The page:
As I mentioned in yesterday's chat, I’m giving away a pair of tickets to Saturday's performance of "The Lady With All the Answers," where I'll be speaking with the brilliant Miss Conduct. Here's the contest:
Tell me the worst advice you've ever received and why it was so terrible. The best story gets a pair of tickets to Saturday's show. For those who don't know, the play is about Ann Landers. There will be a pre-show talk and a post-show reception that night. Submissions are due today at 5. I'll notify winners by tomorrow morning.
Q: My boyfriend of four years just broke up with me in March. I am 28 and he is 26. After six months of him treating me badly and argument after argument, he called it quits.
We had lived together with other roommates for about three years, and this past September, we got a place of our own. From day one, there were problems. He slowly started to criticize many things about me including my career choices and financial decisions. He also started to act inappropriately with some of his female friends. He never cheated, but he flirted vigorously and became way too close for comfort with some of them. When I brought up how upsetting it was for me, he would respond that I was being "overly sensitive." My feelings were being invalidated left and right. The wonderful, supportive boyfriend I'd known for years was slowly disappearing. I couldn't understand what was happening and who he was turning into. My feeling is that he started to completely freak out marriage and growing up.
Well, the long and short of it is that for the last six months he's been pulling away and I've been trying to stop him. He has admitted that he has some commitment fears and he didn't know what to do about them. I knew they were there, especially since he is the product of a terrible divorce as a child and never had a good father figure around. I just never thought they would get to the point where he'd actually end things. I was shocked and devastated. As time passes, things start to make more and more sense but I still want him back. I think besides the fact that he has these serious commitment issues, we could be a great couple. I think he just needs to put his defenses down and realize it. When he broke it off with me, he said he knew that he's been acting terribly and doesn't know why but wants to figure it out. He said he wants to go see a therapist. However, instead of wanting to stay with me during this process, he chose to leave me so he could "concentrate on himself" and figure out who he is and why he's been acting this way.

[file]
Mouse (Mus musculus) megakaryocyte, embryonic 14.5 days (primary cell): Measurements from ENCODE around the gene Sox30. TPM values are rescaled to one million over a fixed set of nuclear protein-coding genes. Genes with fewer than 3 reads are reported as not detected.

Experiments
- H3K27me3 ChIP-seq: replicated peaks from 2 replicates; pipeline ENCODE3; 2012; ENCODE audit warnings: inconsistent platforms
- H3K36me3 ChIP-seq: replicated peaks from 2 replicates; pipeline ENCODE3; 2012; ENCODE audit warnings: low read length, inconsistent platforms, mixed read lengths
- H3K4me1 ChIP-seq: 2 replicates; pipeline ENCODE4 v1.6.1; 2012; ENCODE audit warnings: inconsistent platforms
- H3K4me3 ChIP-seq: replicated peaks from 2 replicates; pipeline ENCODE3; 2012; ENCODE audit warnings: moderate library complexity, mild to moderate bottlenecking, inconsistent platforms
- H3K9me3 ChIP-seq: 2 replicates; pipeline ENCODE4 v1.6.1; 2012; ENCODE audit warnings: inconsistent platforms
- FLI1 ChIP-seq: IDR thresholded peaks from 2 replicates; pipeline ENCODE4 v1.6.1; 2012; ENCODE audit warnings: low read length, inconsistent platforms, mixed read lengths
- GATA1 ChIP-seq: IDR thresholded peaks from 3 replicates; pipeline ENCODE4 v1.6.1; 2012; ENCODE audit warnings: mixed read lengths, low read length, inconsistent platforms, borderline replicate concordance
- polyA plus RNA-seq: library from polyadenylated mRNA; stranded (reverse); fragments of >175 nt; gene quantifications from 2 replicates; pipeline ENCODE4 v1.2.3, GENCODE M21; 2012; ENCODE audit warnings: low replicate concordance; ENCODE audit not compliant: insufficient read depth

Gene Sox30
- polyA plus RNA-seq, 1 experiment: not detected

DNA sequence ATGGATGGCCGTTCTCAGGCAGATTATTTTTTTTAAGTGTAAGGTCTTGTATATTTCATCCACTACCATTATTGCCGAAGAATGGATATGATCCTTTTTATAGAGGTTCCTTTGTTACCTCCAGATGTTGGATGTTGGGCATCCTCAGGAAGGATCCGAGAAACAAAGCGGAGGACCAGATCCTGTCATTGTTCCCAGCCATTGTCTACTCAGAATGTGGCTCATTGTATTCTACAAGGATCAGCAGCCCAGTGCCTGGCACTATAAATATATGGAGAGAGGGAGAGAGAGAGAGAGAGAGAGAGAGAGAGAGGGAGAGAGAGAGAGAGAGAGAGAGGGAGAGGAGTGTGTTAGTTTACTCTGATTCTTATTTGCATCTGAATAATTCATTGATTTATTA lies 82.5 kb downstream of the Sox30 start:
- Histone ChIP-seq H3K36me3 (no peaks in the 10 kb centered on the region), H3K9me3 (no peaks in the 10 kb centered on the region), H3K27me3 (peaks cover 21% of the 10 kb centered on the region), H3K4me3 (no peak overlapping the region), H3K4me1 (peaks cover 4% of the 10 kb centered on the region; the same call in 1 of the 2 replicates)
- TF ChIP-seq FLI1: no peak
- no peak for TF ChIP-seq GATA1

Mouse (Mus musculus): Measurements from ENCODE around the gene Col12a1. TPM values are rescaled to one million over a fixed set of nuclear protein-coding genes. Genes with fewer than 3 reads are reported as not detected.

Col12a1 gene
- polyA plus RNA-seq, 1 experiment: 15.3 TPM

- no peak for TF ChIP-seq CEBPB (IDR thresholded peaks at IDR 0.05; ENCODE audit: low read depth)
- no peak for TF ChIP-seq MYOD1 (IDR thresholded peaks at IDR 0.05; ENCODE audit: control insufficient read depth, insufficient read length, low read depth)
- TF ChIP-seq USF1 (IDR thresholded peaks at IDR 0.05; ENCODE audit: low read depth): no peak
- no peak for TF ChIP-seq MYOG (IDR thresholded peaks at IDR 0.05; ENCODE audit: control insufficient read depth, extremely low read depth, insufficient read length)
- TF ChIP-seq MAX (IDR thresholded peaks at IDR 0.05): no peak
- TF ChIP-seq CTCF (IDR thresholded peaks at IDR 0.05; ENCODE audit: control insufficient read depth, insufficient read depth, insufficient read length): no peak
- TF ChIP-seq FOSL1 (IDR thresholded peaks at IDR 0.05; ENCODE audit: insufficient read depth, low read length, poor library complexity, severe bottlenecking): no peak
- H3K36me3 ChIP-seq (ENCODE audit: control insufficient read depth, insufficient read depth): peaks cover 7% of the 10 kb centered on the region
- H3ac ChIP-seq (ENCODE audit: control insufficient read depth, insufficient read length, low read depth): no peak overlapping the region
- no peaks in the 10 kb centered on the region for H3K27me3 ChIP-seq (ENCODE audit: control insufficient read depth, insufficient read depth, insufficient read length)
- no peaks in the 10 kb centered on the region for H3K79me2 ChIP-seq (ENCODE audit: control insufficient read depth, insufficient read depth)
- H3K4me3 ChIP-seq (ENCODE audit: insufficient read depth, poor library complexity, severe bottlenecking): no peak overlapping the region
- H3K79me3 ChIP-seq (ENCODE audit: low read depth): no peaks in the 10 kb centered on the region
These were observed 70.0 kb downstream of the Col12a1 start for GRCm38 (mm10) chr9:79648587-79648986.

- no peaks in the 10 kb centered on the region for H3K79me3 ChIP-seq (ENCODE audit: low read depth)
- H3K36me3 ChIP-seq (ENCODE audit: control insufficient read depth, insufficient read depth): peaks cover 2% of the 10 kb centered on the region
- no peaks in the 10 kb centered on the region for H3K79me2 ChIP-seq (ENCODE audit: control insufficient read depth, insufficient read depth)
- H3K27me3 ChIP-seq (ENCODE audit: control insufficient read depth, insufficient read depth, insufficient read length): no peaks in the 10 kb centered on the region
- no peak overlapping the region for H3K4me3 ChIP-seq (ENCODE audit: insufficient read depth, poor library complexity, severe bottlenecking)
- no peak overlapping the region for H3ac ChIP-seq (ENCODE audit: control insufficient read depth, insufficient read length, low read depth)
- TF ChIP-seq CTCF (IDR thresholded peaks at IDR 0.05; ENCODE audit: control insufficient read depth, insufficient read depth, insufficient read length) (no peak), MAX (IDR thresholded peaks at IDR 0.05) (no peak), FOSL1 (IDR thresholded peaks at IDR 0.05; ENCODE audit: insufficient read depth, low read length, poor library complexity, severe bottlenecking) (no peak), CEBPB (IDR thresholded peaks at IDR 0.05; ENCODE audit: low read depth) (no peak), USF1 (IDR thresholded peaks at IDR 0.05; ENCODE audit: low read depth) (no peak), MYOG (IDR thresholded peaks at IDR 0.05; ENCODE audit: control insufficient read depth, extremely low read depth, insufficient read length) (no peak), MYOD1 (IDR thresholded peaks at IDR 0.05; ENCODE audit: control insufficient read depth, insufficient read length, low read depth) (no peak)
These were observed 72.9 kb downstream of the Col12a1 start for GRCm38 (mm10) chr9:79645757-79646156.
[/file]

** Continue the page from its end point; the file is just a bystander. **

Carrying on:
Should I hold out hope that after he works through his problems, we might have a chance again? Should I just move on as if he won't? Maybe if things are mean to be, they will be ...
– Wishing and Hoping in Boston
A: WAH, every time circumstances change in a relationship, it's a test. When someone gets a new job, it's a test. When a child is added to the mix, it's another test. When there's sickness, it's a huge test. When the roommates move out and you're finally in your own place -- well, in the case of you and your ex -- it's a deal-breaking test.
In a group house, living like college kids, you worked. When it was time to be grown-ups without distractions, your boyfriend began to self-destruct. He misbehaved until you both knew he was on his way out. And that's that. That's the answer. He failed the test. And it should have been an easy one.
At 28, you should be wishing and hoping for someone who treats you well. I know you miss what you had when it was good, but I'd advise you to start wishing and hoping for someone who can pass the tests that count.
Father figure ... therapy ... divorce ... he's got issues. Don't we all? Move on as if he won't come back. He hasn't asked you to wait around see what happens.
I know you're hurting. But if we're going to wish and hope, let's raise our expectations.
Readers? Do they ever come back after concentrating on themselves? Is this anything more than your average break-up? Why did it work when the roommates were around? Is the father figure thing relevant, and if so, can therapy help? How could things have turned sour so quickly? Discuss.
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Meredith Goldstein is a Boston Globe columnist who follows relationship trends and entertainment. She offers daily advice on Love Letters — and welcomes your comments. Meredith is also the author of "The Singles," a novel about complicated relationships. Follow Meredith at www.meredithgoldstein.netand on Twitter. Love Letters can be found in the print edition of The Boston Globe every Saturday in the G section.